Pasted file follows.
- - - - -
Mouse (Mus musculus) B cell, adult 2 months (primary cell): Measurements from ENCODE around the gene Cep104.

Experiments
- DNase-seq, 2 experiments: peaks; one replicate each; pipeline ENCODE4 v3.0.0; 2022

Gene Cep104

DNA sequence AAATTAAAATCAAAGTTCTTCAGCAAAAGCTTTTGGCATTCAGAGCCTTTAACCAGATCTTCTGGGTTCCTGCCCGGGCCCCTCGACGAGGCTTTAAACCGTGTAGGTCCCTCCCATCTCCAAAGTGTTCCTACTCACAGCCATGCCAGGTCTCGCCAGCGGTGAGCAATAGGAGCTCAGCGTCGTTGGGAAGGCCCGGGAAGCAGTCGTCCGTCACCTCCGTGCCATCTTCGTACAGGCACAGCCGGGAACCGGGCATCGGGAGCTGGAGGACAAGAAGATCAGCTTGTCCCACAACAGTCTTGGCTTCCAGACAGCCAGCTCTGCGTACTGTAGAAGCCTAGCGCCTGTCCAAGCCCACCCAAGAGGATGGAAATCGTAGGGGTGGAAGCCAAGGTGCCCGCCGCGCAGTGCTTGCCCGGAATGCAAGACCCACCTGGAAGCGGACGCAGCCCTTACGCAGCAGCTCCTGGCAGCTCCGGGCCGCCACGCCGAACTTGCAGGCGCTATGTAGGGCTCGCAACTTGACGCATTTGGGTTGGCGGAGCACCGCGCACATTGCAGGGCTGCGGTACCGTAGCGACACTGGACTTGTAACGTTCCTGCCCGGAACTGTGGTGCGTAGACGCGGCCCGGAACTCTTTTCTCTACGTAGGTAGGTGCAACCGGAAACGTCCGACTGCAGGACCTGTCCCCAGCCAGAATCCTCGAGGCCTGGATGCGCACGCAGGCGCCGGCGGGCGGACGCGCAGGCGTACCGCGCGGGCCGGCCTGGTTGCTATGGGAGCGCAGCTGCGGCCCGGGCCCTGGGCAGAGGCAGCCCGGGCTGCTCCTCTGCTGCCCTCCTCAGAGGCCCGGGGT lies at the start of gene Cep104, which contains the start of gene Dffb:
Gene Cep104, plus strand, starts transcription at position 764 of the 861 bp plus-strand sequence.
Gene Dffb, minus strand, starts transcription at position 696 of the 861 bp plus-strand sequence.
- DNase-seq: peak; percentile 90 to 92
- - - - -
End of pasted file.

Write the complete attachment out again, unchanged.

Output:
Mouse (Mus musculus) B cell, adult 2 months (primary cell): Measurements from ENCODE around the gene Cep104.

Experiments
- DNase-seq, 2 experiments: peaks; one replicate each; pipeline ENCODE4 v3.0.0; 2022

Gene Cep104

DNA sequence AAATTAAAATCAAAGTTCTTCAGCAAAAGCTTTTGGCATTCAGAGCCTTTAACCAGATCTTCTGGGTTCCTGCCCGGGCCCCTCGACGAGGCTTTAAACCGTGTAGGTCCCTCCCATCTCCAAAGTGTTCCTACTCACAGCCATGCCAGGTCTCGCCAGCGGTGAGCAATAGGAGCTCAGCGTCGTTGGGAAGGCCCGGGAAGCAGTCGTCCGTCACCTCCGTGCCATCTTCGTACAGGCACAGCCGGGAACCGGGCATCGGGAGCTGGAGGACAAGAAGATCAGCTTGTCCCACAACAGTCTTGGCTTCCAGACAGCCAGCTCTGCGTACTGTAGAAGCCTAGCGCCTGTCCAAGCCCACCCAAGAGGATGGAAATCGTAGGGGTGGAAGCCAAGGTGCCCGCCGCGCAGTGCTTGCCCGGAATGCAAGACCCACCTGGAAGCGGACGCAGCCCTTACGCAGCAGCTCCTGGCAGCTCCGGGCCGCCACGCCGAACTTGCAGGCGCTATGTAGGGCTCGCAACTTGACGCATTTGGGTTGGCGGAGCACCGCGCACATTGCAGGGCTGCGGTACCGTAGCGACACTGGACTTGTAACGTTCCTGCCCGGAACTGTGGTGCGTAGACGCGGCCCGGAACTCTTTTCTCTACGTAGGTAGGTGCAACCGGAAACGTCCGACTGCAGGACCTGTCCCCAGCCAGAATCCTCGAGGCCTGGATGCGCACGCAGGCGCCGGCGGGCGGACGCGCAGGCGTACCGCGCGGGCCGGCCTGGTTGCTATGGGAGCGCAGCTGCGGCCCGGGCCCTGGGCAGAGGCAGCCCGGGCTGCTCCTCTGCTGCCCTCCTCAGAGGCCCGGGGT lies at the start of gene Cep104, which contains the start of gene Dffb:
Gene Cep104, plus strand, starts transcription at position 764 of the 861 bp plus-strand sequence.
Gene Dffb, minus strand, starts transcription at position 696 of the 861 bp plus-strand sequence.
- DNase-seq: peak; percentile 90 to 92